Physical traits (such as wings, claws, elongated fangs/canines, and above average musculature) inherent in certain races fall into this category. These traits can supplement techniques and open up new types of interactions. For example, a zith might say, “I am going to rip you apart” as opposed to, “I am going to make you wish you hadn’t said that.” Understanding and using these physical traits can greatly enhance the effectiveness of certain techniques (namely, intimidation by verbal threat, intimidation by physical impact, and intimidation by gesture). Novice intimidators should endeavor to stick with techniques that are enhanced by their physical traits to lessen the chance of failure.

Intimidation by Reputation

Generally targets cannot be intimidated on the basis of an intimidator’s reputation alone. Pronouncing that you are a priest/priestess of a god/goddess or the member of an army might prime the target for future techniques, but it will rarely intimidate them to the point that they will do the intimidators bidding. Reputation should be seen as a supplement to the above techniques as it requires that the target both understands and fears the reputation that you intend to use. Gnosis marks can be used as a form of intimidation by reputation, but intimidators intending to use this technique should be exceedingly careful as some targets could become hostile instead of fearful.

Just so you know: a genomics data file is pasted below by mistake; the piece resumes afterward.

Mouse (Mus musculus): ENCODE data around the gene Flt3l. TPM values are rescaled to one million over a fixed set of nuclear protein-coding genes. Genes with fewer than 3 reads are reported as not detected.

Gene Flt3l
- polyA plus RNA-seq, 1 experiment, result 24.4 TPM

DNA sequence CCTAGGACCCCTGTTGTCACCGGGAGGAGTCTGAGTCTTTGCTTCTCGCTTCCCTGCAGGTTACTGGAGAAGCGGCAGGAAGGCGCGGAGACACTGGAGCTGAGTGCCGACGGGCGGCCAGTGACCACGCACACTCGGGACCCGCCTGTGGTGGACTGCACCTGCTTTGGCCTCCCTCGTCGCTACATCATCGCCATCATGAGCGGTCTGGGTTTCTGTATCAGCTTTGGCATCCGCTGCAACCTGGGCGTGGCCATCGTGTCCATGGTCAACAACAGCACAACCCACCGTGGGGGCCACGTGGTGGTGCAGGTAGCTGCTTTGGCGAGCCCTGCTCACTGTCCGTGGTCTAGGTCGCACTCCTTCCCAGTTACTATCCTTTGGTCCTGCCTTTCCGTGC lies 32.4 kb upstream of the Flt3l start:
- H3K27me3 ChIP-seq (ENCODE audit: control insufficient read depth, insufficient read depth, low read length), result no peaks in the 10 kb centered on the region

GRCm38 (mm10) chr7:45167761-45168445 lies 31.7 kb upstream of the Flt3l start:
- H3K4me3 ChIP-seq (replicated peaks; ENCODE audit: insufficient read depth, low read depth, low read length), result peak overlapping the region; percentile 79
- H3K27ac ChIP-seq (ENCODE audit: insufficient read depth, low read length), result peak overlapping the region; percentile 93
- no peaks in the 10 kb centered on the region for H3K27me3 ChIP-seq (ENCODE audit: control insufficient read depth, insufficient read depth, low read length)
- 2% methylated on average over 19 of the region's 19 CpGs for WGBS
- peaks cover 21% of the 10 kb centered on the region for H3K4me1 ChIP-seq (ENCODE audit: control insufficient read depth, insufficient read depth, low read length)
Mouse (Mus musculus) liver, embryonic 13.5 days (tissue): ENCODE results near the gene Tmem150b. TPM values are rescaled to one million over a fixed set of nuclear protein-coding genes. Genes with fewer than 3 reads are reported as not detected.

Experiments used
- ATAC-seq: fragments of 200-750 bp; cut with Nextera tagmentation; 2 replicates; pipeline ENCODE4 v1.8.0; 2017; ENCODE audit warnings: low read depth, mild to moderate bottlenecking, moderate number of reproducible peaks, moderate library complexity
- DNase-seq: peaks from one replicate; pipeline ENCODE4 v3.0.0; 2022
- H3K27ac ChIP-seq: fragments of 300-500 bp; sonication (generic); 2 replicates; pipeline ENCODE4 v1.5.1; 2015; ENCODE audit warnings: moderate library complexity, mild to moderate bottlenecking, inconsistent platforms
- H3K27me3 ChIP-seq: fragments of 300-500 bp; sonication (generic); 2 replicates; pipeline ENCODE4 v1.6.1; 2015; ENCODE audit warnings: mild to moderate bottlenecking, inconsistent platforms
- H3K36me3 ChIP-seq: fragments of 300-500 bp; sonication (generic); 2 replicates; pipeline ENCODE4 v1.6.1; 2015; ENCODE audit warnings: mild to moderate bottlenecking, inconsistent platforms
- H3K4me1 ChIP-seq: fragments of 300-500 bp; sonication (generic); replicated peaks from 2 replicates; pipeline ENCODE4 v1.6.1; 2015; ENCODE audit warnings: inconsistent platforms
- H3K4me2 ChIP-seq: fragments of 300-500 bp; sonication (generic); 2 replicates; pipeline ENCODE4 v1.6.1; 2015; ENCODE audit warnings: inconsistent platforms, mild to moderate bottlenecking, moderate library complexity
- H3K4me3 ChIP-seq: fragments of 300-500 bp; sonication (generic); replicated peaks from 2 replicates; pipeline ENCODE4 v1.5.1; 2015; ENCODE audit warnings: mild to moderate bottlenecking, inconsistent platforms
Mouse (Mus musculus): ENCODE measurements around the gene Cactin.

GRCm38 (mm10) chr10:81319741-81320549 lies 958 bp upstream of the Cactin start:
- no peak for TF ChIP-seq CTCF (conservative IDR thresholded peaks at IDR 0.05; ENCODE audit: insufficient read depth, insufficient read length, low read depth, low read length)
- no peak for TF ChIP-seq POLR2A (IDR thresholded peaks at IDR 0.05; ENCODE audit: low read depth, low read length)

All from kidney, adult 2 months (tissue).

Failing to Intimidate Your Target

Intimidation can and will backfire, even for expert and master level intimidators. With the exception of learning by observation and learning by reading, all intimidation techniques have a inherent level of danger. If an intimidator misjudges their mark or uses a technique that involves a weapon, one should expect that they would be laughed at, confronted, attacked, subdued, or even killed in retaliation. As such, it is advised that novice and competent intimidators do not try to intimidate targets that are skilled in combat. Intimidation by physical impact has the highest level of risk of the consequences listed above and unless the target is cowed to the point that they would never dream of fighting back, an intimidator should expect some form of retaliation. Verbal threats and emotional manipulation are regarded as the safest techniques as hostilities can sometimes be diffused. The intent of intimidation should always be in the back of an intimidators mind and techniques should be suited to the purpose one wishes to achieve. If you wish a mark to grovel at your feet, verbal threats and aggressive posturing would be favored over physical impact techniques.

Skill Progression

Novice (1-25)
Novice intimidators generally stick to a handful of techniques and lack variation in their delivery. They might incorporate weaponry into their intimidation but doing so will likely lead to failure. Their posture and stance is generally flawed and they do not have nearly enough experience to use emotional manipulation techniques. Novice intimidators generally rely on a physical trait to augment their techniques and will stick to intimidating weaker targets. Novices cannot weave together multiple techniques. Further, novice intimidators should not expect that their targets will do their bidding. Novice intimidators could successfully convince the target to hand over a few mizas, divulge a bit of useful information, or grovel at the feet of the intimidator.